written by Noel Thingvall
SPOILER WARNINGS ARE IN EFFECT
After a season of manipulations, trying to sell her own daughter into a forced marriage, trying to lull the elf king into putting his kingdom under her rule, funding the attacks of the Crimson to create an enemy she can rise up to conquer, ruling her people atop a deal she struck long ago with the Warlock Lord himself… this is the episode where Queen Tamlin has to pay her dues. When the cards fall is usually when a person reveals the truth of who they are, and as Tamlin is imprisoned and Ander’s body is thrown off the executioner’s ledge like a bundle of trash, Tamlin finally takes a stand against the poor choices of her past. During the assault, she’d given Lyria the key to Heaven’s Well and sent the princess off under the protection of Eretria, the lover the Queen once tried to bribe away.
While in jail, Tamlin begs Garet Jax to find a way to escape and protect Lyria. He does so, finally agreeing to a cause worth fighting for. Slanter is, of course, left silently brooding in a corner instead of being made a part of this pact, sadly furthering his lack of use this season. I feel really bad for this actor having to go through full makeup every single episode only to have almost nothing to do during any of them. And I’m only just now seeing that Jared Turner, who played Slanter in the first season, has been completely replaced by stuntman Glen Levy. I wonder how that ties into the backgrounding of the character.
As Tamlin is led out to the executioner’s ledge with her people forced to gather in witness, General Riga approaches her with the executioner’s prod. She chooses to take away his power, turning her back on him and stepping off into the raging waters below. Tamlin has been a hard character to get a read on, as she intentionally frustrated nearly every encounter with her political machinations, but she goes out strong. She uses her dignity and strength to deny Riga an easy kill, and does so in a way which still crafts an image of a martyr for the masses, who died for her people. Riga wanted them to witness a defeat. Instead, he showed the people how much he’s still struggling to maintain control.
Lyria has come so far from the token love interest I worried she would be in the first episode. She was pulled into being a tool, lost her love and then regained her, stood alongside a king and, with his friendship, planned to stand against her mother and unite the lands. Now she’s had everything ripped away and been thrust onto the throne of a people currently imprisoned by the Crimson. Eretria is with her, and they’re safe in the abandoned jailhouse, but as Cogline teaches her about the Heaven’s Well and offers her sanctuary back in his hidden town of tech gurus, the weight of everything keeps piling on Lyria’s shoulders. On top of that, Eretria has another vision from Amerble/the Ellcrys, another call to find Wil, and she has to leave Lyria behind.
Wil and Mareth somehow found horses between episodes, as they haul Allanon’s comatose form back to Storlock, where it’s learned that Allanon is dying from the rapid spread of the Warlock Blade’s poison just as quickly as Flick was. There are two bits of writing in this episode which I absolutely hate, the first of which happens here. Remember early in the season when Riga said he was trying to find and destroy the Druid Codex – the druids’ tome of spells and histories – in his quest to wipe magic from the land? I thought finding the Codex was going to be a sidequest on the show. Hell, I could swear it came up when our heroes set off for Paranor a few episodes back, though don’t hold me to that. Anyways, nope, there’s no adventure, no mystery behind the location of the Codex. The chief surgeon gnome dude, Wil’s teacher? Yeah, he just hands it to Wil, saying Allanon gave it to him for safekeeping and that it might be of some help. Please refer back to my previous post covering my doubts about how this writing staff is being run as nobody seems to be on the same page from episode to episode.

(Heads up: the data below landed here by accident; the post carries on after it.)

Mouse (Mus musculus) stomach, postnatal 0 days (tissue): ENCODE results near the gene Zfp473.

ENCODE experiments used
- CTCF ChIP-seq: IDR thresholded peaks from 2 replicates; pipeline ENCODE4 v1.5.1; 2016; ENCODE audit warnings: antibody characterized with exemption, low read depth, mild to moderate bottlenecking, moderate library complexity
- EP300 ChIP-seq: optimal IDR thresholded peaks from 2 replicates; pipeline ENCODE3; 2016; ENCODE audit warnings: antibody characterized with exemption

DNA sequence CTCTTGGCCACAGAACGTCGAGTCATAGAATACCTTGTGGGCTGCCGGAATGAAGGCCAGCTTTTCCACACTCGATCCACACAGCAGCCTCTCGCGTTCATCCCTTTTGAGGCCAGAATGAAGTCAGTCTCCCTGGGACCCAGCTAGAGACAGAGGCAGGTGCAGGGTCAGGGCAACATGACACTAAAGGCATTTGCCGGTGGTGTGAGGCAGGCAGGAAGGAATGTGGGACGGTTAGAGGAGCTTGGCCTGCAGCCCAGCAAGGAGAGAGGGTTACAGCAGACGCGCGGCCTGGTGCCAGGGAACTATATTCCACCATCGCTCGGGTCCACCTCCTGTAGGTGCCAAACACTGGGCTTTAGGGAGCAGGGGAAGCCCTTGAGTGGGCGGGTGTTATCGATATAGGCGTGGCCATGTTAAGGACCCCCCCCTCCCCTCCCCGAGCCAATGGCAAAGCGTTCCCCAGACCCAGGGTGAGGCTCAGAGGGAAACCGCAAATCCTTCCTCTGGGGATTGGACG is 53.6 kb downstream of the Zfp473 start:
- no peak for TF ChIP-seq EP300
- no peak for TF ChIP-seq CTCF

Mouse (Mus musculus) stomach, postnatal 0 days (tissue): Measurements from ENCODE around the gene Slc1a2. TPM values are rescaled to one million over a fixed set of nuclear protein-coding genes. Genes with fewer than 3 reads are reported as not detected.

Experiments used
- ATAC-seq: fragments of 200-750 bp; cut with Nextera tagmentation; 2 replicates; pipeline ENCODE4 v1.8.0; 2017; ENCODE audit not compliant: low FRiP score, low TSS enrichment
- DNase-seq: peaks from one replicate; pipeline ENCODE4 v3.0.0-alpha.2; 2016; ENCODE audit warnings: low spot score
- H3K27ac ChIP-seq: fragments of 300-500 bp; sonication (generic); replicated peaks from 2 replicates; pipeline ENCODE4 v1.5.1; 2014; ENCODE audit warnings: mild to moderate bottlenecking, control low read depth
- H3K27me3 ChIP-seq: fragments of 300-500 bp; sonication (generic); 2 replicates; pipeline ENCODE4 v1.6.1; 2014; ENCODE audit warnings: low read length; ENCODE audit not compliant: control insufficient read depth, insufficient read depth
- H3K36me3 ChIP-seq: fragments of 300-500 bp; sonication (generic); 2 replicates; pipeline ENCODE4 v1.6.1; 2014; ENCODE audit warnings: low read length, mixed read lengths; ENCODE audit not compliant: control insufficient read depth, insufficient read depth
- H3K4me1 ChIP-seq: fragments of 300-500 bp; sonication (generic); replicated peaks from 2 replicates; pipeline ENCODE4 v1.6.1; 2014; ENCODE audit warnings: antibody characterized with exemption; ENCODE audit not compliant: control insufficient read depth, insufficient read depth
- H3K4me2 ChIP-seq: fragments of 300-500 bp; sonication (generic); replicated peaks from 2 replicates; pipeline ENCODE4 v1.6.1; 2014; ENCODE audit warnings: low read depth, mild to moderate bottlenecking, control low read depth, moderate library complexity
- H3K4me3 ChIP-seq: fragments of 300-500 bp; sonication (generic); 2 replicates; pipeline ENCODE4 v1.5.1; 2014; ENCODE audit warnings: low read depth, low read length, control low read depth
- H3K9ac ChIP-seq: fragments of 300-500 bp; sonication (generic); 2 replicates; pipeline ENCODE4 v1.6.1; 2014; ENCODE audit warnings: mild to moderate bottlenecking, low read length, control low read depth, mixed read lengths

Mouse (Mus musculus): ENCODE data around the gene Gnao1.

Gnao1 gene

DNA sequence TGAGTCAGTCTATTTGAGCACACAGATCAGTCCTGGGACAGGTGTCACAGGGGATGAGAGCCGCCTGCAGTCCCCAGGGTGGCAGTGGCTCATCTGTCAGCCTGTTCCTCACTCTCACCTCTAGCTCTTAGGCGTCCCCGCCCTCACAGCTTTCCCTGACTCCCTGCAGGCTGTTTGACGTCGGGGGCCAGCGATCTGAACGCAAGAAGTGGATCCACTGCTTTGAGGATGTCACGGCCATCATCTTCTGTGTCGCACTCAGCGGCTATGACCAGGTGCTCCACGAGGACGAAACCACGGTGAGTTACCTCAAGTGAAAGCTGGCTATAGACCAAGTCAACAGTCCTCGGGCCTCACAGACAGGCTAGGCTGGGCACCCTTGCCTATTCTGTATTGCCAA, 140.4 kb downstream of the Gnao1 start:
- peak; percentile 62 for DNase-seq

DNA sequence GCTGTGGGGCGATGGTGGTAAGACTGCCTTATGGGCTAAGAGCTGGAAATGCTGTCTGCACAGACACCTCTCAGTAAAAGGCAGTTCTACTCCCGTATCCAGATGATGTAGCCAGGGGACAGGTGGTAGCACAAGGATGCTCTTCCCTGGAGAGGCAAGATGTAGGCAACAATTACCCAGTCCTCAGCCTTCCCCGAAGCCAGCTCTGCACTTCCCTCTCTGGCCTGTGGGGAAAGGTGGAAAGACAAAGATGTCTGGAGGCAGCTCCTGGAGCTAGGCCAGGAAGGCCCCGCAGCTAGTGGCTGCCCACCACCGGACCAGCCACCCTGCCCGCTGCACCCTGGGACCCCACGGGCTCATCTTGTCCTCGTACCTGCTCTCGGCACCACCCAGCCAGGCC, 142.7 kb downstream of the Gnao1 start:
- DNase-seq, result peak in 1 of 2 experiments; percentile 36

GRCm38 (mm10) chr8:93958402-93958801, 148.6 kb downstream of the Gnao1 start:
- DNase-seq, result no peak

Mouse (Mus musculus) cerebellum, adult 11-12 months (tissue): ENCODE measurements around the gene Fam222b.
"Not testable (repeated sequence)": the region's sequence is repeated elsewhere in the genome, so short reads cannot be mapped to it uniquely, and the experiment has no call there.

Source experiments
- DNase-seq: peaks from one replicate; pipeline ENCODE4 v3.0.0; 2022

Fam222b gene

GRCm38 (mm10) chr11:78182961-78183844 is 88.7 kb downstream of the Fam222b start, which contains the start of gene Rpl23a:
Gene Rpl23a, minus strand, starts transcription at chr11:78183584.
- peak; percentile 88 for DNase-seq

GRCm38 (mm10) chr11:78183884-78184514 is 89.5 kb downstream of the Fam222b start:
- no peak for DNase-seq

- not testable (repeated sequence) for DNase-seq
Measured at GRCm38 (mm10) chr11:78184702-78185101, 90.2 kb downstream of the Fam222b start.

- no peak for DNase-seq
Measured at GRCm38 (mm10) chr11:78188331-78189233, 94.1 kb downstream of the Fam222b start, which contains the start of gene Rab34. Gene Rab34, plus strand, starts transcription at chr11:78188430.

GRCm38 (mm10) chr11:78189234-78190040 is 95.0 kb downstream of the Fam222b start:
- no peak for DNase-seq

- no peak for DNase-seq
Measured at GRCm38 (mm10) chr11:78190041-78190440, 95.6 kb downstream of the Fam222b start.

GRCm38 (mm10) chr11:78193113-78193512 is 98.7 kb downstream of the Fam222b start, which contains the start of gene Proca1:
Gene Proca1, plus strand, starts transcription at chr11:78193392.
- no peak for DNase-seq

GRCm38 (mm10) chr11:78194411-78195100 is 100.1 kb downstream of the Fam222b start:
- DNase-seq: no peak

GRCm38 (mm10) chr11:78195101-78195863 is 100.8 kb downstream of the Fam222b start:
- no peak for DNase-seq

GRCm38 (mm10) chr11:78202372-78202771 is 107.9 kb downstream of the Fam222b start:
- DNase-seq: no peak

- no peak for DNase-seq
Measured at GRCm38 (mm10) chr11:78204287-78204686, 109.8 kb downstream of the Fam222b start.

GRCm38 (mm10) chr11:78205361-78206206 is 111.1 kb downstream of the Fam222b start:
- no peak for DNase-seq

Cracking open the book, which appears to be printed in a druidic form of Courier New, Mareth realizes she can read druid script. Because of course. Her mother, Pyria, wanted Mareth to have nothing to do with druids, yet somehow let her read Allanon’s love letters, which were written in druid. (Sidebar: somebody please make fan art of this gruff, emotionally awkward version of Allanon writing a love letter.) Mareth finds a spell which will let her enter Allanon’s dreams so as to bring him back to the world of the waking, leading to a tender scene of Wil telling her to be safe as he uses a scalpel to carve a necessary rune in her hand. Linking her rune to one carved on Allanon’s chest, we get a great SFX shot I’d love to learn more about, holding on Mareth as she collapses backwards, the room shifting to a field of dreams as she lands on rippling grass.
In a really nice touch, the first thing Mareth encounters in the dream is a Fury, one of those winged creatures which killed her mother way back in Season One. Mareth is saved by Allanon, who knows full well that he’s in a coma – he just has things to attend to before waking up. Mareth shrugs and follows along, and fans of the books might especially enjoy what comes next. While it has a physical location in the books, in this TV series, a dream state is apparently where druids access the Hadeshorn, a strikingly still lake which houses the shades of fallen druids. Here, Allanon summons Bremen, his mentor, who played a major role in First King Of Shannara against the first rise of the Warlock Lord. Bremen holds out a sword hilt (for one of those collapsible druid blades), and says the next in the line of druids has been chosen, one imbued with innate magic. They both look to Mareth.